Take This To Heart Records have released their 2023 Fall Sampler that includes tracks by Pony, Orson Wilds, Snarls, Magazine…
Gen & The Degenerates Share “Famous” From Upcoming “Anti-Fun Propaganada” Album
Following the release of Big Hit Single, alt-punk collective Gen & The Degenerates have today announced that their debut album, Anti-Fun Propaganda, will be released on the 23rd February 2024 via Marshall Records. Accompanying the announcement comes the release of the riotous new single, Famous. The band will also hit the road with legendary Celtic punks, Flogging Molly across America in 2024.
Ever since Genevieve Glynn-Reeves was a child, she had an overwhelming awareness of how difficult it is to be a human. There’s infinite possibility, after all, in this life for disaster, tragedy and misfortune. Switch on the news, and it’s all there in front of you; war, crime, climate change, economic upheaval, more than enough to make you think that to be alive is to struggle constantly. What do you do when it feels like the world is crumbling around you? For Gen and the Degenerates, the answer is to have fun.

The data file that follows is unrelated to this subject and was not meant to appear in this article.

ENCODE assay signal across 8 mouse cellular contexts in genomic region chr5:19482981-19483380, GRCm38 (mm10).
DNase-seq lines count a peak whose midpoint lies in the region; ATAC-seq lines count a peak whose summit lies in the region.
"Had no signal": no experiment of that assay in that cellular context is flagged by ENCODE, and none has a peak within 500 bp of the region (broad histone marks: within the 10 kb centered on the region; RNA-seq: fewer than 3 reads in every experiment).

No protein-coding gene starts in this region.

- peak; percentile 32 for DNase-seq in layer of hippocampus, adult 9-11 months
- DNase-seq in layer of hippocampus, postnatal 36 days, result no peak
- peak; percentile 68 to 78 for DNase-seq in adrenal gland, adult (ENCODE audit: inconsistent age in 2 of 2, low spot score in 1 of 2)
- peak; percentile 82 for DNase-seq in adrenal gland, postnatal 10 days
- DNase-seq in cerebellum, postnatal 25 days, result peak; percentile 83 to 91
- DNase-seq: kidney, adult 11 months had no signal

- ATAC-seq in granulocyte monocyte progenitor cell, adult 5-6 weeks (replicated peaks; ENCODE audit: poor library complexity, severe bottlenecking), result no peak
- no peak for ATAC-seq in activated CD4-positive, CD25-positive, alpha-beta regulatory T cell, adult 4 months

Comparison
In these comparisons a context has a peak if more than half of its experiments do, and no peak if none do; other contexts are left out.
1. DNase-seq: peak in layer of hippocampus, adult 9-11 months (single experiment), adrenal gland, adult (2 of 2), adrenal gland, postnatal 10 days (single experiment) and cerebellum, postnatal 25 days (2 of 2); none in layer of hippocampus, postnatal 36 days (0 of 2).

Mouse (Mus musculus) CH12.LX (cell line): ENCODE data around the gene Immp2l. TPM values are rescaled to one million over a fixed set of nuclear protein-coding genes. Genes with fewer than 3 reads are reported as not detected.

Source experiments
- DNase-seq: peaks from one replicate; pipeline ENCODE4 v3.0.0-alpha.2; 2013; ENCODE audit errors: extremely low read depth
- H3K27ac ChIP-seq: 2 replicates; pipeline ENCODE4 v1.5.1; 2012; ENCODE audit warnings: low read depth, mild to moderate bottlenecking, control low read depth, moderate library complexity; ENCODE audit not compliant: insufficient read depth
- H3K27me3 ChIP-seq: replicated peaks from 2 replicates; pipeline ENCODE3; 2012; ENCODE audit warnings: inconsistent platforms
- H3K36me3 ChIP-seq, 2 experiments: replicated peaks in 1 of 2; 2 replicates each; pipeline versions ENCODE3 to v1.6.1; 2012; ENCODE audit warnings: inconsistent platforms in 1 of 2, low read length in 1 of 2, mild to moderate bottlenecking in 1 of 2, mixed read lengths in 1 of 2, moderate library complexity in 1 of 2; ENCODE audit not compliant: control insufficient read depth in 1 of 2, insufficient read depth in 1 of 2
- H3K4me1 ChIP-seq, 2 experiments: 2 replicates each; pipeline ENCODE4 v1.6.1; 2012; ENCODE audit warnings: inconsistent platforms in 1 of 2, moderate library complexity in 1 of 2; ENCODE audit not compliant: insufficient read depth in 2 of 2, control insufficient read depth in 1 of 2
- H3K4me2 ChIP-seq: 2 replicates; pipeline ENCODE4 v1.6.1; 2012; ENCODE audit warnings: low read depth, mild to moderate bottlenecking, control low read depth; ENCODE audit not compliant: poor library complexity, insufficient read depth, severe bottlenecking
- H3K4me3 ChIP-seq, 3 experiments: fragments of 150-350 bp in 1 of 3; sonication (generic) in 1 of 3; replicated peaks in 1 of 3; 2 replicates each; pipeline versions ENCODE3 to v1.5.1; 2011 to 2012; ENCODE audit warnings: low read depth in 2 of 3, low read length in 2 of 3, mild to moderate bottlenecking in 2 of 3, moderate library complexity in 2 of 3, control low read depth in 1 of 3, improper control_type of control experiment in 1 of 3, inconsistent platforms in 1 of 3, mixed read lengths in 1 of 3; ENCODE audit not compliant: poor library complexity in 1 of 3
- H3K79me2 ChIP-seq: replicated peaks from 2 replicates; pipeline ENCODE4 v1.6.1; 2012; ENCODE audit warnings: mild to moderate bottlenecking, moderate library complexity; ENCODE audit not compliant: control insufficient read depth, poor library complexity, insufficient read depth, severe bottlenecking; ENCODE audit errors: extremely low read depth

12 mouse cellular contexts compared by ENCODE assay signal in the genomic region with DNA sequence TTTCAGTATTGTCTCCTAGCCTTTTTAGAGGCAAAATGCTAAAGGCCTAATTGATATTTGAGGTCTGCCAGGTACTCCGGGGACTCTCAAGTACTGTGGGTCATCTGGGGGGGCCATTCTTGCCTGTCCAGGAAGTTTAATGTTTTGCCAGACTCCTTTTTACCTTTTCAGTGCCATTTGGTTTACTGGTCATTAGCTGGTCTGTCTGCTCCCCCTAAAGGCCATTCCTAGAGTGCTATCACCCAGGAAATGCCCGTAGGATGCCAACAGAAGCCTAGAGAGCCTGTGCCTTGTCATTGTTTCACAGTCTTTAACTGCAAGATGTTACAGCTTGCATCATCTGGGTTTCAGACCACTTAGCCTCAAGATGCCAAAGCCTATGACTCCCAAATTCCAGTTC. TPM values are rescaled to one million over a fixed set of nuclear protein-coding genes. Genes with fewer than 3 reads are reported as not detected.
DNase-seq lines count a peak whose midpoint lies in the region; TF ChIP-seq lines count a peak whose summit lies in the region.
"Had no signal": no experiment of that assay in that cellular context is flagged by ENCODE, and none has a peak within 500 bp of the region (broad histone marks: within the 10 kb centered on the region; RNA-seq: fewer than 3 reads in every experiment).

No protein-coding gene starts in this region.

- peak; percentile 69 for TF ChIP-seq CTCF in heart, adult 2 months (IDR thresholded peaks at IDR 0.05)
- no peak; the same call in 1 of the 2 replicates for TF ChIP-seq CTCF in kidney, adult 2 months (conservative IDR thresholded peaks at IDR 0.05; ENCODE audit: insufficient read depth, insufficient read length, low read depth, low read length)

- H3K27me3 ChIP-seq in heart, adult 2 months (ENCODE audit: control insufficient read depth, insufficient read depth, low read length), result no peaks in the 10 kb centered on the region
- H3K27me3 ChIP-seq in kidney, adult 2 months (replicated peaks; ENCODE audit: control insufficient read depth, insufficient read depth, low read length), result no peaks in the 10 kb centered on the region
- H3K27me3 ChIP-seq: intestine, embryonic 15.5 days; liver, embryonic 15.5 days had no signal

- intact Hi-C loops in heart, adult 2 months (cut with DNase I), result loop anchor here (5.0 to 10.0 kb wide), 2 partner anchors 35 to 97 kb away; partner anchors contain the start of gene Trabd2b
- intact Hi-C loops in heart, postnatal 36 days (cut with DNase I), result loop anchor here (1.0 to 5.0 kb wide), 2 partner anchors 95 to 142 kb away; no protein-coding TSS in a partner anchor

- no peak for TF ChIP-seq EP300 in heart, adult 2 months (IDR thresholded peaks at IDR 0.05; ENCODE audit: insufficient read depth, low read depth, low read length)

Through this lens, the band’s enthralling debut album Anti-Fun Propaganda was born. A writhing mass of biting, off-kilter guitars, fuzzed-out driving basslines, and blown-out drums. The album carries all the grit and cross-pollination of hip-shaking desert rock with New York punk at a violent disco while retaining an undeniably British disposition. Recorded and produced by the infamous Ross Orton, the album is a coming-of-age story seeing the band as both a tightly knit unit and as individuals, find out who they are, and what they stand for. Late nights and early mornings, sexuality, gender politics and mortality, all while surviving your twenties in a volatile and confusing world fuelled by turmoil.
“The vibe of the album is ‘…anybody else seeing this?’ It covers some heavy subject matter, but my inability to write anything sincere means there’s always a sense of humour and absurdism throughout. We’d always struggled with our sound on record, but meeting and working with Ross, something just seemed to click into place. We make a lot of noise, and Ross was the first person to capture that and refine it. It’s kind of a poison pill disguised as a pop confection. It’s taking a satirical look at celebrity culture, materialism, and where we draw our self-worth from, but it’s masquerading as a sexy, unrequited love song. That’s how it began life, but we reworked the music with Ross towards a darker place, and the lyrics took a more sarcastic and satirical turn…” (Genevieve Glynn-Reeves)